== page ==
Washington Watch: Biden rolls ahead with spending on interstate EV charging network

The Biden administration is starting to spend the $5 billion over five years from the bipartisan infrastructure law aimed at expanding electric vehicle charging, primarily on the nation’s highways and interstates.

There is also a program meant to bring more EV TSLA, -0.50% charging to rural areas, a newly formed collaboration between the transportation and energy departments.

Related: Bipartisan efforts mount to expand EV infrastructure in rural America

Biden has set a goal of a national network of 500,000 public charging stations in place by 2030, and administration officials say over 100,000 exist already. Private companies will need to fill in the gaps if EV charging is to become as readily available as pumping gas.

Curbing “range anxiety” — the distance a vehicle might travel on a single charge — is an important aspect behind greater EV adoption, auto experts say. Many EV owners now save that car for short trips to run errands and use other transportation for distance traveling.

“Americans need to know that they can purchase an electric vehicle and find convenient charging stations when they are using Interstates and other major highways,” Deputy Federal Highway Administrator Stephanie Pollack said. “The new EV formula program will provide states with the resources they need to provide their residents with reliable access to an EV charging station as they travel.”

Read: Amazon and its fleet EV alliance caution GM, Toyota and others they’ll shop elsewhere if battery life, sedan demand not met

Still, tackling emissions from this sector is a vital aspect of the president’s aim to halve total U.S. emissions by the end of the decade and flip to net-zero emissions by 2050.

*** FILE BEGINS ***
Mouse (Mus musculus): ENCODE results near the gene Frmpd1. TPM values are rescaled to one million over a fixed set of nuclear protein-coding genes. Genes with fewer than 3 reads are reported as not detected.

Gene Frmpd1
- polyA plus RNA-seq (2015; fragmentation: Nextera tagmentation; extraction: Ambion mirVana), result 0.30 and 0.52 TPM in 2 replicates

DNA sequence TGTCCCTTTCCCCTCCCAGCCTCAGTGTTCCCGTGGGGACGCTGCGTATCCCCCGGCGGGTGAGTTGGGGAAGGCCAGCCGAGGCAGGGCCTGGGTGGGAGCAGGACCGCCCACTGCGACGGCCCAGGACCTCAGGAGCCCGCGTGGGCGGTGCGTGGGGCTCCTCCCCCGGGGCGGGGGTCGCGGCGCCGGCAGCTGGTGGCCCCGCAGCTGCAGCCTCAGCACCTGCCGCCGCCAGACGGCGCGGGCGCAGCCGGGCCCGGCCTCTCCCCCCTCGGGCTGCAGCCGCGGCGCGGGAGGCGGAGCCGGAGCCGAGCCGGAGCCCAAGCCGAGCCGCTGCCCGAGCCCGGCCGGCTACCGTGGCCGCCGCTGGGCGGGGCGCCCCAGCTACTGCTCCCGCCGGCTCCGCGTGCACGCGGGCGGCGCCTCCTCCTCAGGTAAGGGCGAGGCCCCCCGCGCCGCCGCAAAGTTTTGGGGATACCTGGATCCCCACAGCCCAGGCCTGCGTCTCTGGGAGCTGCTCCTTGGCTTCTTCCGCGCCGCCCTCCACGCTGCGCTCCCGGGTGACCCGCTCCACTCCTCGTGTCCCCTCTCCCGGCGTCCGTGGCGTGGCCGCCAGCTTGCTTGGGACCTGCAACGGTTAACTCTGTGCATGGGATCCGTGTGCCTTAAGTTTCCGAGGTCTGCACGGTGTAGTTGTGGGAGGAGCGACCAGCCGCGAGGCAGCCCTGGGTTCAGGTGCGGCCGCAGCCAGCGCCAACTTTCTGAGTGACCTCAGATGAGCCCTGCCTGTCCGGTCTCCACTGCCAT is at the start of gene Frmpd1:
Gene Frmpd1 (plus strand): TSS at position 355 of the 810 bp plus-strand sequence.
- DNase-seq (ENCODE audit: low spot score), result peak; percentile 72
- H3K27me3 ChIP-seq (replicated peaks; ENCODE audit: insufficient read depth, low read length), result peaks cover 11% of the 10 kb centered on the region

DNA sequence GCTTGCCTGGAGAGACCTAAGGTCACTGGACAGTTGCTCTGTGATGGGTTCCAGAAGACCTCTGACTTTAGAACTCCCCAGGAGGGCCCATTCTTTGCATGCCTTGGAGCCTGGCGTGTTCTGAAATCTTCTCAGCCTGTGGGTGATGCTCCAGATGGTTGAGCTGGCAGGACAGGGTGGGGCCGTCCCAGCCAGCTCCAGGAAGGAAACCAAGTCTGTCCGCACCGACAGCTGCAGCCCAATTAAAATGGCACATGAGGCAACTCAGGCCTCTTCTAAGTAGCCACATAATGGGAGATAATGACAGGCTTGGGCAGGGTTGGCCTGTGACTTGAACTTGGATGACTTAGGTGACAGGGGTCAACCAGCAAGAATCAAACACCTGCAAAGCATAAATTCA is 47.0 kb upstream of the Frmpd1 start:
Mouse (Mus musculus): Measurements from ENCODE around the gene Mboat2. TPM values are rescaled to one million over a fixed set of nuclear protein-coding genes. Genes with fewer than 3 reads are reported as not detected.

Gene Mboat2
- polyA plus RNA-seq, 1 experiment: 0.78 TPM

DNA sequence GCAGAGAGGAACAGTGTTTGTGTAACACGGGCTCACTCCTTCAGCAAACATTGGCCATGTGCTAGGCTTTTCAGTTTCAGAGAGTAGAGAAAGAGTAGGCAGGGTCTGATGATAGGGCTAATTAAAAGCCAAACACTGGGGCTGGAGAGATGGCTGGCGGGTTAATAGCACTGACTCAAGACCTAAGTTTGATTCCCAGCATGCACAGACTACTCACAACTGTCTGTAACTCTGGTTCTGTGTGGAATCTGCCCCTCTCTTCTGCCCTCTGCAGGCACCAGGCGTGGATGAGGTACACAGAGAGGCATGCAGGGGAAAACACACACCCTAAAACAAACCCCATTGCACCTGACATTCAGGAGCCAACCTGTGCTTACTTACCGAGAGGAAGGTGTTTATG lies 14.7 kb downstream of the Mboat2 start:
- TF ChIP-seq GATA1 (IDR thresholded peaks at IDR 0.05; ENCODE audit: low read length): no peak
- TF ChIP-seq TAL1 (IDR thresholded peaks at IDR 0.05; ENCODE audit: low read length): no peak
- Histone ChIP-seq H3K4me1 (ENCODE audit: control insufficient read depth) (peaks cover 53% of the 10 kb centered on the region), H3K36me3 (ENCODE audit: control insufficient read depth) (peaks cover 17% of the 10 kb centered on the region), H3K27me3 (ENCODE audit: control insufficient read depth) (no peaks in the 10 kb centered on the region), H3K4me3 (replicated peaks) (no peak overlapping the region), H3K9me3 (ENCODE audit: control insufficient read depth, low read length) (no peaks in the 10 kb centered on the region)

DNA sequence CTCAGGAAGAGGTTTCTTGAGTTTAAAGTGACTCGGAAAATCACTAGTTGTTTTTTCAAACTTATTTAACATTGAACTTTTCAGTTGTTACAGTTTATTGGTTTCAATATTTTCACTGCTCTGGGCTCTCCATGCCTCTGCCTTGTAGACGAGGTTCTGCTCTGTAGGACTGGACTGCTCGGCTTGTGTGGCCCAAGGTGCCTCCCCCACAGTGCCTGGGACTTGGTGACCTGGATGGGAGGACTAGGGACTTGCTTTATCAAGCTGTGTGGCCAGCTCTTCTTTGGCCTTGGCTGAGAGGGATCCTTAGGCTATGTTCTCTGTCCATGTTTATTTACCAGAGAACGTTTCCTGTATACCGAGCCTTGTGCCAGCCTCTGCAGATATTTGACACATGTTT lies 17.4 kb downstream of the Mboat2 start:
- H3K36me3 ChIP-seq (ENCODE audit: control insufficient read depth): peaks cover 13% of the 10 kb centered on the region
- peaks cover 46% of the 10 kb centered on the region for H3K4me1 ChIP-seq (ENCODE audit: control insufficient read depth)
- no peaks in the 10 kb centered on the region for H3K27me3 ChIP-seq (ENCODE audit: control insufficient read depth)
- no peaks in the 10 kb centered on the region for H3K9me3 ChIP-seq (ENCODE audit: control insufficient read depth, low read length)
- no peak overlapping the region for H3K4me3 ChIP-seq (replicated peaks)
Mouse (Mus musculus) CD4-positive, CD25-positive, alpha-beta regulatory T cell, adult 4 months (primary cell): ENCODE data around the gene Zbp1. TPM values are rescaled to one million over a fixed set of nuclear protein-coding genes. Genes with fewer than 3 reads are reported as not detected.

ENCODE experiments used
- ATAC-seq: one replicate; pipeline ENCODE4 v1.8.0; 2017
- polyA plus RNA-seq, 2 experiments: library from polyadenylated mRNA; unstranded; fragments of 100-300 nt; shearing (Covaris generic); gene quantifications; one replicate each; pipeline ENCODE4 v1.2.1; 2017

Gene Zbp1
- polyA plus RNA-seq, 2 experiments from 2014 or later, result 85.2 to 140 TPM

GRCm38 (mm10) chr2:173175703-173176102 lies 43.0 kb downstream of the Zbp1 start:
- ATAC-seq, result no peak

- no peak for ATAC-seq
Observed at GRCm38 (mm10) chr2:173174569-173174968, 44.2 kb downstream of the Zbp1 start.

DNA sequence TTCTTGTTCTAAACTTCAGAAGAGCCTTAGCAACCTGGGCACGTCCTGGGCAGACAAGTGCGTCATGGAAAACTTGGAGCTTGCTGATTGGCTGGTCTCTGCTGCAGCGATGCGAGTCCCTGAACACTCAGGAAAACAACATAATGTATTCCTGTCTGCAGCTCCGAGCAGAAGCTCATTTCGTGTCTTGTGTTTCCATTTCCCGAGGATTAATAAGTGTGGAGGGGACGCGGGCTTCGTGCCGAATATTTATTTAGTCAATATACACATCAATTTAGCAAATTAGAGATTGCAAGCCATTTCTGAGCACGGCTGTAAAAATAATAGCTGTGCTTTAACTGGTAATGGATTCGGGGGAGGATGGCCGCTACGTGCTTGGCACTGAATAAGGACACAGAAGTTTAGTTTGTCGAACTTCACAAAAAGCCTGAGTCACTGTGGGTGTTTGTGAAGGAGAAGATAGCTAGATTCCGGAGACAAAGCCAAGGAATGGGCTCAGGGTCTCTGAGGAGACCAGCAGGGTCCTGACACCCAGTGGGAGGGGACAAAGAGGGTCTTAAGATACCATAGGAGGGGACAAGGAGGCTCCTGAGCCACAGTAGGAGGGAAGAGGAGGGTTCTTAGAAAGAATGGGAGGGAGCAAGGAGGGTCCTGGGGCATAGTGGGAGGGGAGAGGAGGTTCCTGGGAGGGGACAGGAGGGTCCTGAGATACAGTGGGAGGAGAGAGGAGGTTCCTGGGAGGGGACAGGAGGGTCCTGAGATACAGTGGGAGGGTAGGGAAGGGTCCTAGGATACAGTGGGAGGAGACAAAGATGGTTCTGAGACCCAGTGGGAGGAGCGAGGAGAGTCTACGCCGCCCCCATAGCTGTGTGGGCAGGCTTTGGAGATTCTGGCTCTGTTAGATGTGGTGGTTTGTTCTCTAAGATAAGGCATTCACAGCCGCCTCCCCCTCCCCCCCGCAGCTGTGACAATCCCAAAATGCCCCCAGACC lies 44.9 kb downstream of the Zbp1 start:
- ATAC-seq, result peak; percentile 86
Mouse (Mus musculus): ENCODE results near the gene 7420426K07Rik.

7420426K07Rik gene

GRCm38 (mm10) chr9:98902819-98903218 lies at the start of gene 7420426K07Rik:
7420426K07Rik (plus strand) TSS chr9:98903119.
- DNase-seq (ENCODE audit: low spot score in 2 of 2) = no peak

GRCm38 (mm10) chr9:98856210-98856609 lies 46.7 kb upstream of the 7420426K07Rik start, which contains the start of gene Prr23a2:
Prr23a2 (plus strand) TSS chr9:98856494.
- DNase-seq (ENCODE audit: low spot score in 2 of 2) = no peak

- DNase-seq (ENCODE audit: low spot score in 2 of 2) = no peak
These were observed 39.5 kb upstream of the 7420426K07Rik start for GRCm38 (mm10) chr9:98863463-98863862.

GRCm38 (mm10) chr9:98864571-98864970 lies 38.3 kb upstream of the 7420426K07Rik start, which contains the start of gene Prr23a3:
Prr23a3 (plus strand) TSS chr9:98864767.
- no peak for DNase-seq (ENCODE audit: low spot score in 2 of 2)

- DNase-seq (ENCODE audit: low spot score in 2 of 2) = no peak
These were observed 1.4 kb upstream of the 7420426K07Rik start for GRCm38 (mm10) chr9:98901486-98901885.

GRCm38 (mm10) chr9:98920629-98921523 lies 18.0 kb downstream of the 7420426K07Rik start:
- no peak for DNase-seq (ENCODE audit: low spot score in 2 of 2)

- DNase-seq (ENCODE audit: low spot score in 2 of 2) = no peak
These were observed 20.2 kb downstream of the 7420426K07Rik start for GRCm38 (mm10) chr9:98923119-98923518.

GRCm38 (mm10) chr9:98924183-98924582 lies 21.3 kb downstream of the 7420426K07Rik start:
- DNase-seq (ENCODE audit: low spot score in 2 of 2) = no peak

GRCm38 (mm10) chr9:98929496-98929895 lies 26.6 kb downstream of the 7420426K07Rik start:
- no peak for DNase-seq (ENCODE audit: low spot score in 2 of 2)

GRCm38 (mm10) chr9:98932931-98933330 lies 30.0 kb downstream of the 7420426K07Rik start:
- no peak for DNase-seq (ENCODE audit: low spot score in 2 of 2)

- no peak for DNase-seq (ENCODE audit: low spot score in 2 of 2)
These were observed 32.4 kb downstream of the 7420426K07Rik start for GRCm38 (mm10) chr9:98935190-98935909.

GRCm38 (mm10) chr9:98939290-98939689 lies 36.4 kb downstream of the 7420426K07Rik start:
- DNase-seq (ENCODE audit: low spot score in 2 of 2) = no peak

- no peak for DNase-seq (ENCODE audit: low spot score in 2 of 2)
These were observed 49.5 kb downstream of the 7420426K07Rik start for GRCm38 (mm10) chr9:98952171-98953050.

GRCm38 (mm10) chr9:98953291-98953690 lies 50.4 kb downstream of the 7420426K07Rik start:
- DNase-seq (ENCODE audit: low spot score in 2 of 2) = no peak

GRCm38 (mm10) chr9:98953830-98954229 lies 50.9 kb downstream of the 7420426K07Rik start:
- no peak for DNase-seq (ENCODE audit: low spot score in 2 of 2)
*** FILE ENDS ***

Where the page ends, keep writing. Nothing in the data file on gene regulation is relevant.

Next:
In 2019, the latest year for complete data, greenhouse gas emissions from transportation accounted for about 29% of total U.S. greenhouse gas emissions, making it the largest contributor to the U.S. total, EPA stats show.

Read: Here’s a smart way to invest in the clean-energy transition right now (and not just EVs, solar and wind)

The White House has an aspirational goal of 50% of all new cars sold in the U.S. by 2030 to produce zero emissions.

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The plans announced Thursday are expected to build on Alternative Fuel Corridors that nearly every state has designated over the past six years of this program. 

To access the funds, states must submit an EV infrastructure plan by Aug. 1 to the DOT-DOE’s Joint Office of Energy and Transportation, and plans will be approved by Sept. 30. The federal government pays for 80% of projects under the program.

Read: Even a majority on the political right in the U.S. is now sweating climate change, poll finds

Officials said the funding will be consistent with the administration’s environmental justice guidelines, which call for 40% of the benefits from federal clean energy and climate investments flow to disadvantaged communities.

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The infrastructure law also has a separate $2.5 billion grant program for other projects to deploy charging and other alternative vehicle fuels.

The crux of the administration’s push for EVs — namely, the incentives that can sweeten purchases for consumers — remain tied up in the stalled Build Back Better bill. Biden has expressed interest in breaking out EV and other climate-change initiatives from that broader spending bill.

Read: A ‘Made in America’ EV tax credit — what car buyers need to know if Biden can advance a sliced-and-diced Build Back Better bill

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